As of this very moment, some unbearable bands are dominating the Billboard rock charts. No names will be mentioned, but the brief respite of Disturbed’s solid return and Ghost’s haunting and doomed “Cirice” hardly make up for the dreck flooding modern rock radio. When every station is stuck on replaying Nirvana, Green Day, and The Offspring ad nauseum, something should be done.
All of this may have subtly played a part in one of the best of the early 2000’s rock juggernauts returning in 2016. 3 Doors Down has managed to survive the modern rock assault that is occurring in modern music by sheer perseverance and a knack for triumphant rock jams. The group has always had a hard edge without succumbing to gross clichés. They managed to pack all that in a gift that was rewarding in its own way- a change of sonic pace in a landscape covered with generic tunes along every turn.
In short, 3 Doors Down are the best of the bunch. The group is prepping for a return in 2016 with the release of what is shaping up to a riveting record. The album is led by “In the Dark,” and it erupts right out the gate with a guitar line that I wish would have just carried on. But, too much of a good thing is a bad thing. That masterfully played and addictive guitar line drops out for the verse, which gives plenty of time and room for frontman Brad Arnold to deliver his perfect encapsulation of gritty-voiced beauty that defines 2000’s rock- a sound that he helped birth.
Additional attention needs to be paid to the eccentric guitarwork that opens the bridge. It’s an absolute blast to listen to, and the waggling effects add that extra sass and grime to the track. Chris Henderson and Chet Roberts on rhythm and lead offer a well-balanced sound that knows when too much is too much. Like good foreplay, the two tease and hold back at the right times. Based on pure listening, they may be the backbone of 3 Doors Down thick yet somehow playful palette.
What makes “In the Dark” such an exceptional song is that it is fun. The comment sounds like a jab, but that is hardly the case. My issue with 3 Doors Down is that they rarely seemed to be having a whole lot of fun, especially during their political era where promoting the Army took precedence over rocking the fuck out. Of course, their self-titled album was fitted with some jams. But, the group seemed too somber for their own good. Here, they sound rejuvenated and excited once again. Lines, such as It sounds like an angel is calling my name, It might be the devil, but they all sound the same are delivered with a sassy punch. Arnold is seduced by the dark side of the woman’s charms, only to be attacked in the darkness. The play on words (a listener might mistake the lyrical hook for a night of sex, instead of doom) is subversive. What sounds like pure misery is delivered with charming aplomb. It harkens back to the bizarre atmosphere of “Kryptonite.” The admittance, I really don’t mind what happens now and then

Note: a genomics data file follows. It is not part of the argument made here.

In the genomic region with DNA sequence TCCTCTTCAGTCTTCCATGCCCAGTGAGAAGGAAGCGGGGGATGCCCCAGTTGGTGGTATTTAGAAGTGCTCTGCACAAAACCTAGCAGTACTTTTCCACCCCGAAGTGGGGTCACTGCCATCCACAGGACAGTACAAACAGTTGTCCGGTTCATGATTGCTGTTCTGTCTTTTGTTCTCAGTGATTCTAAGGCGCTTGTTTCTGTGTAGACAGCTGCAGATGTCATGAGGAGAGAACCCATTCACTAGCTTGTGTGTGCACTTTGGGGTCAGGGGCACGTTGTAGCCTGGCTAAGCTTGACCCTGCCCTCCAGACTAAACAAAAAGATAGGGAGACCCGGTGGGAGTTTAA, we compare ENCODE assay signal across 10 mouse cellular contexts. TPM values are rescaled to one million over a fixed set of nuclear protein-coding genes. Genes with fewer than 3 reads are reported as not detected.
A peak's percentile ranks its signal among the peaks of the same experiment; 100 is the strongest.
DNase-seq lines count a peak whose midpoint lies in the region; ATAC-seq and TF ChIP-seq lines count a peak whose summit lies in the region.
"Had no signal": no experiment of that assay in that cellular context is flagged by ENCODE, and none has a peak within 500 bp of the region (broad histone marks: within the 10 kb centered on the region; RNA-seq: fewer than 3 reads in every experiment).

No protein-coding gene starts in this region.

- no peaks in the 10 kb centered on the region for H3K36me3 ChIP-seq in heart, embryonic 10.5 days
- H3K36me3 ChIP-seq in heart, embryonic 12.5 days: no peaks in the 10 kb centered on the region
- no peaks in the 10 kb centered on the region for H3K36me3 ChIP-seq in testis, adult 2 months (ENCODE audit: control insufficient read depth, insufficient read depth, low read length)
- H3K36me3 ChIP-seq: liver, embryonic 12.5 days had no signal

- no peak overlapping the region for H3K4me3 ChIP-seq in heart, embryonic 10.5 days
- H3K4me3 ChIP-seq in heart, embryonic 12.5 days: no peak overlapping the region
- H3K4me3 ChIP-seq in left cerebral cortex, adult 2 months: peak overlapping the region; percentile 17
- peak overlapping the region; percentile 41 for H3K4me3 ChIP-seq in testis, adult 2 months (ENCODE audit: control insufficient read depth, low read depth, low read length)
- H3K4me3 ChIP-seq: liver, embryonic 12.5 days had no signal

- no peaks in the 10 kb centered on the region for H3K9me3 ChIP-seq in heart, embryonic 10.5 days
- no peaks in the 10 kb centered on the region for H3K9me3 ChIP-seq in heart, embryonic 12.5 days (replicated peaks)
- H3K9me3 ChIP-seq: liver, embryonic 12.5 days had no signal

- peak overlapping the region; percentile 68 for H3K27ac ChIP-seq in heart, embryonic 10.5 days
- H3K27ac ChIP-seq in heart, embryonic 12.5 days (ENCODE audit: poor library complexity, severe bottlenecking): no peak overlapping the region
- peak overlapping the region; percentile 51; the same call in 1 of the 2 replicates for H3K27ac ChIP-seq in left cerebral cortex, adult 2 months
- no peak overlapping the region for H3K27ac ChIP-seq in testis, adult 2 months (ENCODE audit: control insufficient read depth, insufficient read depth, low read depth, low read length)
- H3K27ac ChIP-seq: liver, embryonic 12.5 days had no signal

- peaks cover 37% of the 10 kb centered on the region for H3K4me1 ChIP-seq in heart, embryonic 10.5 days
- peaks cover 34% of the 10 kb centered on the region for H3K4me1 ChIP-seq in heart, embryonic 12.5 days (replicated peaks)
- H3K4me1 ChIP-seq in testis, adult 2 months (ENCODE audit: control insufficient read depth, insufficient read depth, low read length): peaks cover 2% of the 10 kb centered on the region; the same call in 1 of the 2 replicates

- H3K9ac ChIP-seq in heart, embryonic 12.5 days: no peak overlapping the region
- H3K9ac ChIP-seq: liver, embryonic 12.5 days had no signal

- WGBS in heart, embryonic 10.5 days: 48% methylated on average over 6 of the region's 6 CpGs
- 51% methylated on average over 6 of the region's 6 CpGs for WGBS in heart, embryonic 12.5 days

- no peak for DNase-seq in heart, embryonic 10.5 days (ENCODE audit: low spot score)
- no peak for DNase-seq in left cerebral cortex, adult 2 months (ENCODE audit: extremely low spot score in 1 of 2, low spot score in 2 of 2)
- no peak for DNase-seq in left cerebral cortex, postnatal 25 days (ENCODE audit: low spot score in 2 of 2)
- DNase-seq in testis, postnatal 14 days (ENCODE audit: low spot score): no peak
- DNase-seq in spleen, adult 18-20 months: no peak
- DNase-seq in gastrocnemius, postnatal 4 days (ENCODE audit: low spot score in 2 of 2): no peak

As long as you’ll be my friend at the end” is delivered with excitable synergy. It’s dark and eerie, but also thrilling. It is perhaps why the song is such a classic, and remembered fondly as one of the best tracks of the era (though I think the band’s single, “Here Without You” is the best of the era).
“Us and the Night” is following the 2011 release of “Time of My Life.” That criminally underecognized gem included acrobatically paced guitars and a rock ballad that could easily rival the best of their early-2000’s chart-topping period. The album returns to 3 Doors Down signature blending of eerie atmospheres, tenacious guitars, and lyrics that provoke a ghostly tone. 3 Doors Down may be returning in a state of tedium for rock music, but they are masters at making dark songwriting matter.